WOTTON-BASED polar explorer Newall Hunter is gearing up for his next mammoth challenge, a solo winter 1,600km crossing of the Gobi Desert on foot.

The trek will take Newall between 70 and 90 days depending on weather conditions, which will feature temperatures as low as -40°C and winds of up to 100mph.

Speaking of his planning for the trip, Newall, 53, makes no bones as to how difficult it will be.

“Water, or rather the lack of it, is going to be the most critical factor, if it can be located then it will probably be frozen,” said Newall, who just over two and a half years ago gained the title of the first Scot to ski solo to the South Pole and the first Briton to undertake that particular route.

“That is why I am working with a lecturer at the Ulaanbaatar University in Mongolia and local Bedouins to research the best routes for me and negotiate access to water which is often owned by the tribes.”

His official solo attempt on foot will stretch from this November into January 2018.

However, for the first part of his research for the trek, Newall is going to spend most of September on a cycle reconnaissance to identify the best route for him to take and to locate sources of water.

To help him in his search for water sources he will be flying a drone to obtain on-the-spot aerial pictures, which when he can only carry supplies to last two days at a time, may prove crucial to the mission’s success.

“If it can’t be done on a bike, then I certainly won’t be able to walk it pulling a cart with my supplies on it, but I don’t think it will come to that,” he said.

The word ‘Gobi’ means ‘waterless place’ and the desert which bears its name is a vast and arid region in southern Mongolia and northern China, it is the world’s fifth largest desert.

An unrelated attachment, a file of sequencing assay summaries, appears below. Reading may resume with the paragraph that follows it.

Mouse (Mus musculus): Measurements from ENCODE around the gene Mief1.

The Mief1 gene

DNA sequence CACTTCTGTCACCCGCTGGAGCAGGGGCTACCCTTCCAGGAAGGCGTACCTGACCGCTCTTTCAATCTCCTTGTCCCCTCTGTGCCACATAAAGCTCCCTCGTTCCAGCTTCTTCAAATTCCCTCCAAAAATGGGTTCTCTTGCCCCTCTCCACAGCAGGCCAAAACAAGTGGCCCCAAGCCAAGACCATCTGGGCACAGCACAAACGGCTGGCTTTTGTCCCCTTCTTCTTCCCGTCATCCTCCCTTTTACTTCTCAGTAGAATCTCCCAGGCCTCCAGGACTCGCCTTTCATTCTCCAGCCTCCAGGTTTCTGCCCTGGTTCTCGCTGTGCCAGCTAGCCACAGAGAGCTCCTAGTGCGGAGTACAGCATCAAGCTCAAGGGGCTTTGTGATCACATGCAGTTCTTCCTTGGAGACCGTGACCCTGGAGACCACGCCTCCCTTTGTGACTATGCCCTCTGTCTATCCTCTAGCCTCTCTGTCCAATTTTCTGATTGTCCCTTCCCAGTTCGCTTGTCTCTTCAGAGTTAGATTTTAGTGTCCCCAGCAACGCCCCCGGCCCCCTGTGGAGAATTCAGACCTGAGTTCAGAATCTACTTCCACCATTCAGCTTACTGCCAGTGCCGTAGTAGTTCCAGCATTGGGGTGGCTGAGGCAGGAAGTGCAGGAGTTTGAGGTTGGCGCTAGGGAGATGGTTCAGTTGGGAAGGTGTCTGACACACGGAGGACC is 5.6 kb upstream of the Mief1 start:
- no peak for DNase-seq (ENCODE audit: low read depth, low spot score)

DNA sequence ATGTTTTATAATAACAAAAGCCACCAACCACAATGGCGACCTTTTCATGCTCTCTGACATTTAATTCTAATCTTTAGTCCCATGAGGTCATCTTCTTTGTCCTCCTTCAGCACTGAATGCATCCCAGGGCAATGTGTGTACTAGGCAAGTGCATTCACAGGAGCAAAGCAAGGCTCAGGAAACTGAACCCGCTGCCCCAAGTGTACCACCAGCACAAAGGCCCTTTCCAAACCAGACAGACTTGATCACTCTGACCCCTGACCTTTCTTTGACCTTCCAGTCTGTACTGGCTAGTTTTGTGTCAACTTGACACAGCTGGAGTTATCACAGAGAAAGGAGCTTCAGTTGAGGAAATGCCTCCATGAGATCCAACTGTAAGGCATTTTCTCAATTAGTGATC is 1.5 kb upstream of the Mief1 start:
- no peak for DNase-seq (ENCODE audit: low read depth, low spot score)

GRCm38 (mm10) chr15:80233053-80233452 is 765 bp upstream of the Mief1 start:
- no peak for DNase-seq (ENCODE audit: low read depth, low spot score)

A few crossings have been made in summer – mostly as groups with only a couple having been made solo – however, none have ever been made in the winter.

In June last year, Newall became only the second Briton and the sixteenth person in the world to achieve the coveted Adventurers’ Grand Slam by climbing the highest peaks on each of the seven continents and reaching both the North and South Poles.

Originally from South Lanarkshire in Scotland, Newall reached the North Pole in 2013 followed by the South Pole in 2015, preceded by a successful climb of Mount Everest in 2011 and Kilimanjaro in 2004 among many other feats.

The unusual sight of Newall training for his trek by dragging enormous tyres, a mimic for his 150kg sled, has become a regular occurrence for those who live near Wotton-under-Edge.

Provided he can secure some satellite upload time for communications, Newall is planning to publish daily blogs and upload pictures and video footage of his trek.

His progress on both the reconnaissance cycle and the full attempt can be followed on www.newallhunter.com